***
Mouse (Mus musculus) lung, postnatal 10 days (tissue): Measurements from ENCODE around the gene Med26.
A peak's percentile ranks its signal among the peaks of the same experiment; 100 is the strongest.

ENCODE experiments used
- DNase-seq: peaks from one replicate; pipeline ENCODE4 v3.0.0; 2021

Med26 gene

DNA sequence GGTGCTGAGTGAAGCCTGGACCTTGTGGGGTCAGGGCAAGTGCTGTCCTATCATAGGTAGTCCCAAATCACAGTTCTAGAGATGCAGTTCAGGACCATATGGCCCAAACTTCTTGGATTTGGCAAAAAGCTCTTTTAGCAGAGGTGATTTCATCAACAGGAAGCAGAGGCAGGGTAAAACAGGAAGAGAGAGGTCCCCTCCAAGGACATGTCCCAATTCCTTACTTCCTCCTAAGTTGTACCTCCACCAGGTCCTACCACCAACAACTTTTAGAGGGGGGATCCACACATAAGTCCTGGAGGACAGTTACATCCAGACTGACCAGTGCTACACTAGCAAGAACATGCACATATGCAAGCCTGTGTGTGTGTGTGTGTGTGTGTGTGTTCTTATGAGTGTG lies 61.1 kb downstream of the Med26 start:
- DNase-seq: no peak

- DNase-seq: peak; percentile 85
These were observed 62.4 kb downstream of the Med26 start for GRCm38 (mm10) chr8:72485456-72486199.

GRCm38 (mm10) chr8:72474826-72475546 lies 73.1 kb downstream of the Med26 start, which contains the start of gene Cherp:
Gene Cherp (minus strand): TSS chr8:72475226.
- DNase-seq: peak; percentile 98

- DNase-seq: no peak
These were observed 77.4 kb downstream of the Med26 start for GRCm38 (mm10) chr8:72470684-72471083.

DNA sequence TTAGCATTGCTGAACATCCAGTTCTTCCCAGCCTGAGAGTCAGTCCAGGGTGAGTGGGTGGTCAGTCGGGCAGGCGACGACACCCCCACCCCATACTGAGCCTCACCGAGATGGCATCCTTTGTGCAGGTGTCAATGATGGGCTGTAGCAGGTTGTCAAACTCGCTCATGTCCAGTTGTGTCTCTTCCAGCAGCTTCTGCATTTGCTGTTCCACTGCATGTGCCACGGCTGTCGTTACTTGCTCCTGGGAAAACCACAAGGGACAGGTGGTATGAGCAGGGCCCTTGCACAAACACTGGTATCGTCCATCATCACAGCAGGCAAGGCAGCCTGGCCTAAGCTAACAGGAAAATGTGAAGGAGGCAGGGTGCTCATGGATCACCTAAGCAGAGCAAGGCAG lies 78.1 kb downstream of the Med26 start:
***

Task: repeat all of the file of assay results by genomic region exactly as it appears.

Mouse (Mus musculus) lung, postnatal 10 days (tissue): Measurements from ENCODE around the gene Med26.
A peak's percentile ranks its signal among the peaks of the same experiment; 100 is the strongest.

ENCODE experiments used
- DNase-seq: peaks from one replicate; pipeline ENCODE4 v3.0.0; 2021

Med26 gene

DNA sequence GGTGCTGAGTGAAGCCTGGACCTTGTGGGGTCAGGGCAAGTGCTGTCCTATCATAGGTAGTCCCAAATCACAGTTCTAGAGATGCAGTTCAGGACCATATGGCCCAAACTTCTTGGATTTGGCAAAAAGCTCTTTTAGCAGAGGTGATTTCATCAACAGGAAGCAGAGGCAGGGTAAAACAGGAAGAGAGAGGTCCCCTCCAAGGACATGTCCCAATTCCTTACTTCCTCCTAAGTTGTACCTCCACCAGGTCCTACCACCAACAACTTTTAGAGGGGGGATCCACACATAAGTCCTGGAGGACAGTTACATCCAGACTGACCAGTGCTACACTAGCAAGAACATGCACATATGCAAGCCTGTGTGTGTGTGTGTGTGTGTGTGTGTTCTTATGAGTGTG lies 61.1 kb downstream of the Med26 start:
- DNase-seq: no peak

- DNase-seq: peak; percentile 85
These were observed 62.4 kb downstream of the Med26 start for GRCm38 (mm10) chr8:72485456-72486199.

GRCm38 (mm10) chr8:72474826-72475546 lies 73.1 kb downstream of the Med26 start, which contains the start of gene Cherp:
Gene Cherp (minus strand): TSS chr8:72475226.
- DNase-seq: peak; percentile 98

- DNase-seq: no peak
These were observed 77.4 kb downstream of the Med26 start for GRCm38 (mm10) chr8:72470684-72471083.

DNA sequence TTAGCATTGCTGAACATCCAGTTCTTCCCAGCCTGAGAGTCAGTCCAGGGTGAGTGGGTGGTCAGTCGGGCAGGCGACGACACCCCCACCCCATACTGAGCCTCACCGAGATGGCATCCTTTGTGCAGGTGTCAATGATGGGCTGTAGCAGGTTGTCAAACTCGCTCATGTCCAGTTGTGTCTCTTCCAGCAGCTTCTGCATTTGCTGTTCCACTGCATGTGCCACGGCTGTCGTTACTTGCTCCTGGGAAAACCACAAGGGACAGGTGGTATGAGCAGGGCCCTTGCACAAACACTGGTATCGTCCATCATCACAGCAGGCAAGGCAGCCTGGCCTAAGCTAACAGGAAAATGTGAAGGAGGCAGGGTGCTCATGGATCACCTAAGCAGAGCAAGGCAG lies 78.1 kb downstream of the Med26 start: